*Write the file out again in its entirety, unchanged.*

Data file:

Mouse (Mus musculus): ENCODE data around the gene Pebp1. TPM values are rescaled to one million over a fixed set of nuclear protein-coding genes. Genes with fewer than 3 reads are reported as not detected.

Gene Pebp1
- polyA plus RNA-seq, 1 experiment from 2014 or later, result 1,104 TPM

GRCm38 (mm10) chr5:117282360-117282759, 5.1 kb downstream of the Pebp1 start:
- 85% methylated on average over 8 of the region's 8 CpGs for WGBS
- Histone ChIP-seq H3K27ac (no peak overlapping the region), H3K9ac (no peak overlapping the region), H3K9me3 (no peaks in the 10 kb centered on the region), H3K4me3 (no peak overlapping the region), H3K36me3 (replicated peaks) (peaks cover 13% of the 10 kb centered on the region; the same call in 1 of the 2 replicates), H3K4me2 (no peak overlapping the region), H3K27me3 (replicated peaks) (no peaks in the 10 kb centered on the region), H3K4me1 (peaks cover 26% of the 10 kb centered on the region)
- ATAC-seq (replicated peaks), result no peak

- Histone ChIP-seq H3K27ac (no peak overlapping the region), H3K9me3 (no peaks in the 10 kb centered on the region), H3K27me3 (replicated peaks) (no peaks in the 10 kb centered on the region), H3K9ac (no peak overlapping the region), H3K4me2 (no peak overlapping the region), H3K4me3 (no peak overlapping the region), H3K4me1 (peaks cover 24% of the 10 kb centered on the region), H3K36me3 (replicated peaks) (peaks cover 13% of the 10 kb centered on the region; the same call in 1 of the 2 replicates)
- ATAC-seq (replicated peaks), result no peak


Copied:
Mouse (Mus musculus): ENCODE data around the gene Pebp1. TPM values are rescaled to one million over a fixed set of nuclear protein-coding genes. Genes with fewer than 3 reads are reported as not detected.

Gene Pebp1
- polyA plus RNA-seq, 1 experiment from 2014 or later, result 1,104 TPM

GRCm38 (mm10) chr5:117282360-117282759, 5.1 kb downstream of the Pebp1 start:
- 85% methylated on average over 8 of the region's 8 CpGs for WGBS
- Histone ChIP-seq H3K27ac (no peak overlapping the region), H3K9ac (no peak overlapping the region), H3K9me3 (no peaks in the 10 kb centered on the region), H3K4me3 (no peak overlapping the region), H3K36me3 (replicated peaks) (peaks cover 13% of the 10 kb centered on the region; the same call in 1 of the 2 replicates), H3K4me2 (no peak overlapping the region), H3K27me3 (replicated peaks) (no peaks in the 10 kb centered on the region), H3K4me1 (peaks cover 26% of the 10 kb centered on the region)
- ATAC-seq (replicated peaks), result no peak

- Histone ChIP-seq H3K27ac (no peak overlapping the region), H3K9me3 (no peaks in the 10 kb centered on the region), H3K27me3 (replicated peaks) (no peaks in the 10 kb centered on the region), H3K9ac (no peak overlapping the region), H3K4me2 (no peak overlapping the region), H3K4me3 (no peak overlapping the region), H3K4me1 (peaks cover 24% of the 10 kb centered on the region), H3K36me3 (replicated peaks) (peaks cover 13% of the 10 kb centered on the region; the same call in 1 of the 2 replicates)
- ATAC-seq (replicated peaks), result no peak